On August 27, 2014, the National Health and Family Planning Commission (“NHFPC”) and Ministry of Commerce (“MOFCOM”) jointly released Notice on Conducting Pilot Work of Setting Up Wholly Foreign Owned Hospitals (关于开展设立外资独资医院试点工作的通知) (“Notice”) dated on July 25, 2014.  The Notice allows foreign investors to set up hospitals in the form of wholly foreign owned enterprises (“WFOE”) in Beijing, Tianjin, Shanghai, Jiangsu Province, Fujian Province, Guangdong Province and Hainan Province[1].  Under the Notice, either setting up a new hospital or acquiring an existing private hospital is allowed.  This move marks a significant step of the opening-up of China’s medical markets to foreign investment.  Previously, the equity ratio of foreign investment from outside Hong Kong, Macao and Taiwan in a hospital should not exceed 70%[2].


The opening up of China’s medical markets to foreign investment has undergone a slow process.  Back in 2000, when China joined the WTO, the then NHFPC and MOFCOM jointly issued theInterim Measures for the Administration of Sino-foreign Equity Joint and Cooperative Joint Medical Institutions (中外合资、合作医疗机构管理暂行办法), according to which foreign investment in hospitals could only take the form of joint ventures and joint cooperatives.  Additionally, restrictions related to investment size, shareholding ratio and contract period had to be followed strictly[3].

With the new round of medical reform launched in 2009, the State Council indicated in its Notice of Further Encouraging and Guiding the Establishment of Medical Institutions (关于进一步鼓励和引导社会资本举办医疗机构意见的通知) that the pilot programs of wholly foreign owned hospitals should be made available to foreign investments on a step-by-step basis.  Shortly thereafter, MOFCOM started to allow foreign investors from Hong Kong, Macao and Taiwan to set up wholly foreign owned hospitals, including traditional Chinese medicine hospitals in cities at municipal level.  Subsequently, in the Shanghai Free Trade Zone which was newly established in 2013, the scope of wholly foreign hospital investors was enlarged to cover foreign investors from outside Hong Kong, Macao and Taiwan[4].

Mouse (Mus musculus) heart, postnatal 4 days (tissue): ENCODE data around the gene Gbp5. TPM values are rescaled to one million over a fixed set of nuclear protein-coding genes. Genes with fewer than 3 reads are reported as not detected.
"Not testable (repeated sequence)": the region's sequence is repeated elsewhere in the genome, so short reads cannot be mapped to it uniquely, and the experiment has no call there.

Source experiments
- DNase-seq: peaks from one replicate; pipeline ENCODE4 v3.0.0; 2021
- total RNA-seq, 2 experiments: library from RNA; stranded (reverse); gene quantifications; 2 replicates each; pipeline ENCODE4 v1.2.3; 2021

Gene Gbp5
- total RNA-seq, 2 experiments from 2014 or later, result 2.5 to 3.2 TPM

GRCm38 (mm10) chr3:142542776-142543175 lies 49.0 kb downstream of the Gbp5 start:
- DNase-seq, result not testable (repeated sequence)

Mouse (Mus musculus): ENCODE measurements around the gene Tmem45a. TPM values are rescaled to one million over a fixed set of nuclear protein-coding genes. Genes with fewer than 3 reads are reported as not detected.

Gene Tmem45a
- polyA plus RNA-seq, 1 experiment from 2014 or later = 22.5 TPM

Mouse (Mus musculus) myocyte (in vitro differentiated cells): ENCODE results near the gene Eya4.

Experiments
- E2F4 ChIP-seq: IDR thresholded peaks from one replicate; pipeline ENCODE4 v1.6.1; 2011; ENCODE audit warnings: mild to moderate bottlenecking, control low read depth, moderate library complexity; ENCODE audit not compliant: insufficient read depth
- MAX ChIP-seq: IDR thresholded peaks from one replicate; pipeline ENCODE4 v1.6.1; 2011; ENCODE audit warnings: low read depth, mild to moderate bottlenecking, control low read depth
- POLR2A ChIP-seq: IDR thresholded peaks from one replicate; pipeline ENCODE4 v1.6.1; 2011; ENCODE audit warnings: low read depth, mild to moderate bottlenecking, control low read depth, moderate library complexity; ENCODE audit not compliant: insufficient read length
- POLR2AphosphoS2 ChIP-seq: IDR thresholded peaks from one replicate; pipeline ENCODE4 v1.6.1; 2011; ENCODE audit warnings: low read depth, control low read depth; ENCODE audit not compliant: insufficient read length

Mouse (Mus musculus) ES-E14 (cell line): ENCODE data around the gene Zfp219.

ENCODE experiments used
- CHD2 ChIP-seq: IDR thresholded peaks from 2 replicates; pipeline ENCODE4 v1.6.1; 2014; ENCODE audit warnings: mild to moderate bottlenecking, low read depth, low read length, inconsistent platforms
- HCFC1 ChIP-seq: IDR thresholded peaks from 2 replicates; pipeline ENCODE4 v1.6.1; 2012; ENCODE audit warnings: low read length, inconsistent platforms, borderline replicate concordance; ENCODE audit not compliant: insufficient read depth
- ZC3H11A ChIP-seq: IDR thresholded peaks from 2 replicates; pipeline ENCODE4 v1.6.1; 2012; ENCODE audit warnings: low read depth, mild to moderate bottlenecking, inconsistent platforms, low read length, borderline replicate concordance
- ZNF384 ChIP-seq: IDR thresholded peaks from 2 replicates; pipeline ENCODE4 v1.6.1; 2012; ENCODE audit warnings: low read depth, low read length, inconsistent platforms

The Notice outlines four requirements for wholly foreign owned hospitals under the pilot program.

  • The foreign investors must be legal persons who are able to undertake civil liabilities independently and who have direct or indirect medical and health care investment and management experience;
  • The hospitals must meet the general national standards for establishing a hospital;
  • The new approving authority shall be the provincial branch of the NHFPC and MOFCOM[5];
  • The establishment of and the change of registration information of the wholly foreign owned hospitals must follow the procedures and rules provided in related laws and regulations.

Looking forward

Lawmakers in the seven municipalities/provinces under the pilot program are producing their own implementation measures which are subject to approval by the NHFPC and MOFCOM.  We will keep a close eye on their further activities.  However, the growth of foreign hospitals in China is not expected in the short term due to other policy restrictions, for example, foreign doctors shall not practice in China for more than a year, customs for importing medical devices are very high[6], and local commercial insurances rarely cover foreign hospitals.